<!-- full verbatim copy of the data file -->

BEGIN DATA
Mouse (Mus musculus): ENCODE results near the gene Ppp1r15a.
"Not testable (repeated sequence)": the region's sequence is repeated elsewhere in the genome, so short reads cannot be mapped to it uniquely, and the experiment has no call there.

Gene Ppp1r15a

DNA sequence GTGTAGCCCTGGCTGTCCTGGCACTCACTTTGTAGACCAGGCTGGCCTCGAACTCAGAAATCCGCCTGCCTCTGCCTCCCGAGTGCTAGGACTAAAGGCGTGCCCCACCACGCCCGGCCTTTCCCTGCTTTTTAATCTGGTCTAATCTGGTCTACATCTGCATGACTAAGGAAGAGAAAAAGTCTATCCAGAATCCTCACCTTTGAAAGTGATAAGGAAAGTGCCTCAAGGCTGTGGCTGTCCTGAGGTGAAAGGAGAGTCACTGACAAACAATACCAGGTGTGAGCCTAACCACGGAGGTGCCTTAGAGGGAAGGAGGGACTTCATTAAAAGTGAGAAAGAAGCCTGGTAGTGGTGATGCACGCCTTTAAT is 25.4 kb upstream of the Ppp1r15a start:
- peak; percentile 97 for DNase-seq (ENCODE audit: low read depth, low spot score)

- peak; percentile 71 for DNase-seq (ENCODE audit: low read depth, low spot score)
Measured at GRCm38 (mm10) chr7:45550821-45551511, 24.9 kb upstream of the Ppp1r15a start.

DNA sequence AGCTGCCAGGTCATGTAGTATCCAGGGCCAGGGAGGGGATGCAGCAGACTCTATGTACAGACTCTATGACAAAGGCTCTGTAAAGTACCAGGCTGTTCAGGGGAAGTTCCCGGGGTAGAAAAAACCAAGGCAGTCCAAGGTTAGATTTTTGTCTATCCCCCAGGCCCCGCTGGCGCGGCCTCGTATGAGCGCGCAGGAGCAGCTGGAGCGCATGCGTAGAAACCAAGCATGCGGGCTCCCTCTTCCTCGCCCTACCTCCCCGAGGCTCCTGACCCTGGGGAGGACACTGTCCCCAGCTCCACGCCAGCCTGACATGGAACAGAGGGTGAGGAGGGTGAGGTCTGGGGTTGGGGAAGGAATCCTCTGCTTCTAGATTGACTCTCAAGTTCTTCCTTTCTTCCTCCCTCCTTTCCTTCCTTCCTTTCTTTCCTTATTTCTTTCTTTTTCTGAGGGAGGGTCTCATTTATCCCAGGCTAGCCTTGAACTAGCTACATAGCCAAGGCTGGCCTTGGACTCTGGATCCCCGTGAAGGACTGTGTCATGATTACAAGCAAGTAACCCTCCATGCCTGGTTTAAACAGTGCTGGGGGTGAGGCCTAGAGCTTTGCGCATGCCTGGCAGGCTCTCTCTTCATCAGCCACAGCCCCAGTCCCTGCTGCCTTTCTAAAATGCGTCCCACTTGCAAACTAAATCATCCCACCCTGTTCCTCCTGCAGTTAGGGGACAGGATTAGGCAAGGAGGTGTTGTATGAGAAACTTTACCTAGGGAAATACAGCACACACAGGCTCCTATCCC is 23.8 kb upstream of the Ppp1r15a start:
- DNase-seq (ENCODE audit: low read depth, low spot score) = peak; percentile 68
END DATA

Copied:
Mouse (Mus musculus): ENCODE results near the gene Ppp1r15a.
"Not testable (repeated sequence)": the region's sequence is repeated elsewhere in the genome, so short reads cannot be mapped to it uniquely, and the experiment has no call there.

Gene Ppp1r15a

DNA sequence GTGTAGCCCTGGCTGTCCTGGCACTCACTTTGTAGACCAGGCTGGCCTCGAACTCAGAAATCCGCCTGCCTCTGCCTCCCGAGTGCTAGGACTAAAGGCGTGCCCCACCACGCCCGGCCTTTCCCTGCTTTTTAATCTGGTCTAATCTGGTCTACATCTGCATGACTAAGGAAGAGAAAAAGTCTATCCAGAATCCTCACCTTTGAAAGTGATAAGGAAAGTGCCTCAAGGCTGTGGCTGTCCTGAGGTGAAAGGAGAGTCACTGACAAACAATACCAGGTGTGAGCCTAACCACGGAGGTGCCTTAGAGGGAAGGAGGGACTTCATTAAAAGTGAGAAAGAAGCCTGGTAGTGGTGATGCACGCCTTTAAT is 25.4 kb upstream of the Ppp1r15a start:
- peak; percentile 97 for DNase-seq (ENCODE audit: low read depth, low spot score)

- peak; percentile 71 for DNase-seq (ENCODE audit: low read depth, low spot score)
Measured at GRCm38 (mm10) chr7:45550821-45551511, 24.9 kb upstream of the Ppp1r15a start.

DNA sequence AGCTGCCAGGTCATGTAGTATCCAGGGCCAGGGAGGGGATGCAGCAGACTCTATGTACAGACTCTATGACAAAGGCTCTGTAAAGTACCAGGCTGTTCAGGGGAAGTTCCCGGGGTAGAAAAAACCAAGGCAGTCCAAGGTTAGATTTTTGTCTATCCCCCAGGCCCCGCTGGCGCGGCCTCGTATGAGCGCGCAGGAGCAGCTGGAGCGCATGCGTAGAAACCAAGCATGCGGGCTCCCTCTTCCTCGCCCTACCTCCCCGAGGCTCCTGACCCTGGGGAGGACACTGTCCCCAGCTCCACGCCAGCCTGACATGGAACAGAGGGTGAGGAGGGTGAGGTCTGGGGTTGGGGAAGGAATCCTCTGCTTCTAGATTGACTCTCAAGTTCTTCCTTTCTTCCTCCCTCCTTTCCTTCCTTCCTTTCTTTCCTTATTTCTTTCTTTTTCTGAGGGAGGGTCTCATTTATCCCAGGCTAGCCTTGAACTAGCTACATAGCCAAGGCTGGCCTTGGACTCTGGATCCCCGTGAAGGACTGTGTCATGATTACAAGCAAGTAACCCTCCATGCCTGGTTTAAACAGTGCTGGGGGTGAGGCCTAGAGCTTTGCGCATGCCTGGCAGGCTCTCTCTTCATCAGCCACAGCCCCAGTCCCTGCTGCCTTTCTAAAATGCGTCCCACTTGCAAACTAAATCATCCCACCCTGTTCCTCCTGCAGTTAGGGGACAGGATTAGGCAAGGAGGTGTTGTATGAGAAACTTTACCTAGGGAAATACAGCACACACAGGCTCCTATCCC is 23.8 kb upstream of the Ppp1r15a start:
- DNase-seq (ENCODE audit: low read depth, low spot score) = peak; percentile 68